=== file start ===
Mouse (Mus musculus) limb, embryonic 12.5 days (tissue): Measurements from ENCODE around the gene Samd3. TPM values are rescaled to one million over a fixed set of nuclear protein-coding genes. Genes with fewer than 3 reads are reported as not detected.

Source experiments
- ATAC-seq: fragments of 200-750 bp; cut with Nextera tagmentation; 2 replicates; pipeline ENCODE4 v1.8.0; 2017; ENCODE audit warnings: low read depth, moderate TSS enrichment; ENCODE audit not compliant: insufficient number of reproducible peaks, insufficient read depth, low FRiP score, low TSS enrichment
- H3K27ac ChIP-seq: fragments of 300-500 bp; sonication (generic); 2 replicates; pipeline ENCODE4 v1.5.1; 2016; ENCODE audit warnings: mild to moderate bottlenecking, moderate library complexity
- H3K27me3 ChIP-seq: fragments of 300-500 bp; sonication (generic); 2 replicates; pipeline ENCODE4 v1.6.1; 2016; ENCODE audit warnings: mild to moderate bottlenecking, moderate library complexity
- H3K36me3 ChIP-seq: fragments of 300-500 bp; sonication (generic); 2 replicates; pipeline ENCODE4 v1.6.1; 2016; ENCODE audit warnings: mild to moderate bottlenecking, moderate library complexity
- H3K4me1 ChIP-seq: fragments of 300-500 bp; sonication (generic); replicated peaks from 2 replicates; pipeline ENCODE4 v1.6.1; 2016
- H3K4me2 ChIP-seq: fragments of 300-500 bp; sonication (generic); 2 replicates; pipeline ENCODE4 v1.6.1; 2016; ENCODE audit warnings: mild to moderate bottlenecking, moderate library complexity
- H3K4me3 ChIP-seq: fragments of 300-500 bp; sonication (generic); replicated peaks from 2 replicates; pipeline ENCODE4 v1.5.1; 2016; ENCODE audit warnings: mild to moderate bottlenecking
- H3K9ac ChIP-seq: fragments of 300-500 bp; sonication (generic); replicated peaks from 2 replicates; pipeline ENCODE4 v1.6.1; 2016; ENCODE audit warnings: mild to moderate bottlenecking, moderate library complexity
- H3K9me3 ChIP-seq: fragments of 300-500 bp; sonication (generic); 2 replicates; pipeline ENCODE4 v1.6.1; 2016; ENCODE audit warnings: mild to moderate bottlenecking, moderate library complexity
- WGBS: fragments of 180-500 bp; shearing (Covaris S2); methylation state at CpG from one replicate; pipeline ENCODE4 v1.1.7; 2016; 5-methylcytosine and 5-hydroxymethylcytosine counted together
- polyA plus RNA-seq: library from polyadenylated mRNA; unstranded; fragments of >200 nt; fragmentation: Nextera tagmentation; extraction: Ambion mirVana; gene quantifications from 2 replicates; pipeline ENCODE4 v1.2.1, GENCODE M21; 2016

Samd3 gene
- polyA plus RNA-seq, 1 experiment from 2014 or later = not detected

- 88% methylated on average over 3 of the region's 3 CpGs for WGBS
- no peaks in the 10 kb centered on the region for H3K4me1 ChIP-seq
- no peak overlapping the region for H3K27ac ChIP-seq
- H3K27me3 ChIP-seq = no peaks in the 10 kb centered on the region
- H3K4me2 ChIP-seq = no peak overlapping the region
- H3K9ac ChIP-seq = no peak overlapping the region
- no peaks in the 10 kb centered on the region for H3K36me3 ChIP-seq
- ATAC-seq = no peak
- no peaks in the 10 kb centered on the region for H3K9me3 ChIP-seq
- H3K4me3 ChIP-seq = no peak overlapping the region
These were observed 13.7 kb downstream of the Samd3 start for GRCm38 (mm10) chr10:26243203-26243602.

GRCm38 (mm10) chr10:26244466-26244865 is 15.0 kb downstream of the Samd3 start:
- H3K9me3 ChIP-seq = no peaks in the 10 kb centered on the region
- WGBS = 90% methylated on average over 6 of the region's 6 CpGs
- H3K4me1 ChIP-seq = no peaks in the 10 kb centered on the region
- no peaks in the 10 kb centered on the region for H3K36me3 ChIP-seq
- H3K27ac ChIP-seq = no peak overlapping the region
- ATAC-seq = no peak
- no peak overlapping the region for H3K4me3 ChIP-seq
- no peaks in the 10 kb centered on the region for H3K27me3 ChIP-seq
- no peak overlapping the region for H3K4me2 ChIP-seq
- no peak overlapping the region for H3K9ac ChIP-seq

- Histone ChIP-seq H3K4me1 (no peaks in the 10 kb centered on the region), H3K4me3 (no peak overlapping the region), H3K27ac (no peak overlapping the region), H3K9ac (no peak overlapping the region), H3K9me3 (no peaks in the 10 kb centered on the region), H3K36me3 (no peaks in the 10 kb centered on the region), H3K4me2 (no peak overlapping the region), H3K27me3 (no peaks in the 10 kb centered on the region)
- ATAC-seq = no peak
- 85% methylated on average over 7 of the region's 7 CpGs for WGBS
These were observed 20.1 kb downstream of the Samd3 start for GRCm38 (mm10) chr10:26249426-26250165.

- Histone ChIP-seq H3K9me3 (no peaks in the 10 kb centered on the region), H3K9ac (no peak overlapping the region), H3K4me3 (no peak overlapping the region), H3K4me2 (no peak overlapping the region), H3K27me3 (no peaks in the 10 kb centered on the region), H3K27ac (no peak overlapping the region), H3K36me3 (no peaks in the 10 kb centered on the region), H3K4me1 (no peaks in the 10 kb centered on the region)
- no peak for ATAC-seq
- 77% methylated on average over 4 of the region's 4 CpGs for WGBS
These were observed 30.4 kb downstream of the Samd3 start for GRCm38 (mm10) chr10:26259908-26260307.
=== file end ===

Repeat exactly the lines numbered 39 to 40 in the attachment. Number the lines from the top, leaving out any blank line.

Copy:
- ATAC-seq = no peak
- 85% methylated on average over 7 of the region's 7 CpGs for WGBS